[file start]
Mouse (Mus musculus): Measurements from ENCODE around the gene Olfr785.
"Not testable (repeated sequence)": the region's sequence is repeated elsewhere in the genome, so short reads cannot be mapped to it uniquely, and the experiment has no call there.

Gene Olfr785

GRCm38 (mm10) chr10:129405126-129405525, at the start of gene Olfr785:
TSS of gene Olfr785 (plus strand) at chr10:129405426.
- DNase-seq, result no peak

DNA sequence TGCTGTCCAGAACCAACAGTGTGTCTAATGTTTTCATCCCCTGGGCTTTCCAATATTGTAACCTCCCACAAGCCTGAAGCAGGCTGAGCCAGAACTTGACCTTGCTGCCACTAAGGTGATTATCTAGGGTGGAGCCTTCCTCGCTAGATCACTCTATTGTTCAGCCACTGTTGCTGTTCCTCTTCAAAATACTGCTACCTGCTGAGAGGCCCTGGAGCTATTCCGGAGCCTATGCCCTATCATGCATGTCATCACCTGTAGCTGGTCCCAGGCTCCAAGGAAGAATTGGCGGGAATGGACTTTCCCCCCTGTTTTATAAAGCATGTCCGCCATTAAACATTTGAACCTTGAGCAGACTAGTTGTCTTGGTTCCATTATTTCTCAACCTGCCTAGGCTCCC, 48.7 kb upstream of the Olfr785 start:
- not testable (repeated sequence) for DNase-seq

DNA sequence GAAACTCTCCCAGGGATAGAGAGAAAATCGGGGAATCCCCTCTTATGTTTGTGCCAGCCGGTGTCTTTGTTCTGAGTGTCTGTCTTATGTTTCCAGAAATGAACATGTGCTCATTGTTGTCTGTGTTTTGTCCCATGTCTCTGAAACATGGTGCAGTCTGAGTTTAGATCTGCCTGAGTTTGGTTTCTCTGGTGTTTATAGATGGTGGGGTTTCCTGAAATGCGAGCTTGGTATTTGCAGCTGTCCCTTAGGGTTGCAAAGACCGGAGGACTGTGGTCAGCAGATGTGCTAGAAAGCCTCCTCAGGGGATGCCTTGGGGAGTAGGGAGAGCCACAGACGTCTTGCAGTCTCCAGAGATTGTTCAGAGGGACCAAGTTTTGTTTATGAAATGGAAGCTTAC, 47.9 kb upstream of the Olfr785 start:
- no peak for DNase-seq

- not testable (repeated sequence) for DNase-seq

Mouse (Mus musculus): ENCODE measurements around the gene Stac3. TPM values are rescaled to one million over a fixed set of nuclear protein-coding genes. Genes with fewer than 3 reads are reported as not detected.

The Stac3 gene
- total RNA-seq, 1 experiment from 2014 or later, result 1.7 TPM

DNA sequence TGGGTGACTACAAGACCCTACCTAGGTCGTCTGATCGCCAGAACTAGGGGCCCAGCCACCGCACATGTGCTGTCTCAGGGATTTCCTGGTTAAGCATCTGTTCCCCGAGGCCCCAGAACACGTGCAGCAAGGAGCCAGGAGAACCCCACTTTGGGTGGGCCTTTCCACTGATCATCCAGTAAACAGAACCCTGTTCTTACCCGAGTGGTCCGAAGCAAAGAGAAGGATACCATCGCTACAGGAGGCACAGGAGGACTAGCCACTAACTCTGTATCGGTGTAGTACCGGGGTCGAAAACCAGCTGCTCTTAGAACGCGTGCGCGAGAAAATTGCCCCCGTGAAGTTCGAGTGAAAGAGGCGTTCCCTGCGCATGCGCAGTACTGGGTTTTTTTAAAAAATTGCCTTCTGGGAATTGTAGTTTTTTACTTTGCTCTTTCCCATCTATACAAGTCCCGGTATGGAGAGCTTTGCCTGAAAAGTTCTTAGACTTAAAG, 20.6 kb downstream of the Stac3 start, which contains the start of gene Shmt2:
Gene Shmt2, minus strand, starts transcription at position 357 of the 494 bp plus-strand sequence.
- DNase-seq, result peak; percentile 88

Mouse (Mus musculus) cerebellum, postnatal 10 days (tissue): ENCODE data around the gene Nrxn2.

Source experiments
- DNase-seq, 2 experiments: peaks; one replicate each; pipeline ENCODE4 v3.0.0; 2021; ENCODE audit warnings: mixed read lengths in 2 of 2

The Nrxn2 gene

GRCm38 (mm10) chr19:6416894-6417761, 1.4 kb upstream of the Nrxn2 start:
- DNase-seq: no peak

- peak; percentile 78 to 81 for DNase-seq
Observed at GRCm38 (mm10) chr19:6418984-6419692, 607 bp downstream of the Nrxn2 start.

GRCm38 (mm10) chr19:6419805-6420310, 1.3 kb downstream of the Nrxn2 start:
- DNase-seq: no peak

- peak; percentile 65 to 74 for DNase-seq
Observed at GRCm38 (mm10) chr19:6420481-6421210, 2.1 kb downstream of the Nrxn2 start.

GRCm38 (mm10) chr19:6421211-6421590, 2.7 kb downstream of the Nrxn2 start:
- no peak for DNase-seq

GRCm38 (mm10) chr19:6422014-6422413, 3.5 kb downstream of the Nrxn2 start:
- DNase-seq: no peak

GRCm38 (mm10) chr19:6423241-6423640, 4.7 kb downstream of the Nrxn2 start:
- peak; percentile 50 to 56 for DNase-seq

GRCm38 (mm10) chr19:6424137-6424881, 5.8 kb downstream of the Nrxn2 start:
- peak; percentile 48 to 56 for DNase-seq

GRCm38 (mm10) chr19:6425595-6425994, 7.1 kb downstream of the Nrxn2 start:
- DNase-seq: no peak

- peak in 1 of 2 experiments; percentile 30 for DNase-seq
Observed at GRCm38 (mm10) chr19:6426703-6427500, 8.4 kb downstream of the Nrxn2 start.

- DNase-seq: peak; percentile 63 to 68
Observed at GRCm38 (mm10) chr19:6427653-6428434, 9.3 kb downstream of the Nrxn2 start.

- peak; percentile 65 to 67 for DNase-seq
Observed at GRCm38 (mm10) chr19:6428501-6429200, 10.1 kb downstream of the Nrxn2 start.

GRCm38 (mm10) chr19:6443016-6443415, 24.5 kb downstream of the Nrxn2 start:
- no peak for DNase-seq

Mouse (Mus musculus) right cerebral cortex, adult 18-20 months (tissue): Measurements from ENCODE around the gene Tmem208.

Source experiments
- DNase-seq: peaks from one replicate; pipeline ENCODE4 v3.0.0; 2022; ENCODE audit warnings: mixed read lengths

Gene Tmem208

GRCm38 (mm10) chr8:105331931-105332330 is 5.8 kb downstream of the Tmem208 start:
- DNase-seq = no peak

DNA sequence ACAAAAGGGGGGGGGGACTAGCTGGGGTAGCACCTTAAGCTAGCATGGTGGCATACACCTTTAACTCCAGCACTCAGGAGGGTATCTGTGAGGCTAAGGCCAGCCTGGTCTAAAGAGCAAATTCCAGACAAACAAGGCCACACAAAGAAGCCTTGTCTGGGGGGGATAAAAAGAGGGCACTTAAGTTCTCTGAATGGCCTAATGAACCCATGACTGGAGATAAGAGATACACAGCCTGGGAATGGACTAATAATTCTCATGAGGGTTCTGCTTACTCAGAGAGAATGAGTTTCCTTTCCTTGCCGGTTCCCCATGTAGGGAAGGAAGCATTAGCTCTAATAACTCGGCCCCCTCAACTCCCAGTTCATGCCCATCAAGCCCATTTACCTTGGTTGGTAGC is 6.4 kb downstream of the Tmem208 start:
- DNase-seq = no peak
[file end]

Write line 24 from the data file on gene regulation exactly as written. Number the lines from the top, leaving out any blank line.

- peak; percentile 78 to 81 for DNase-seq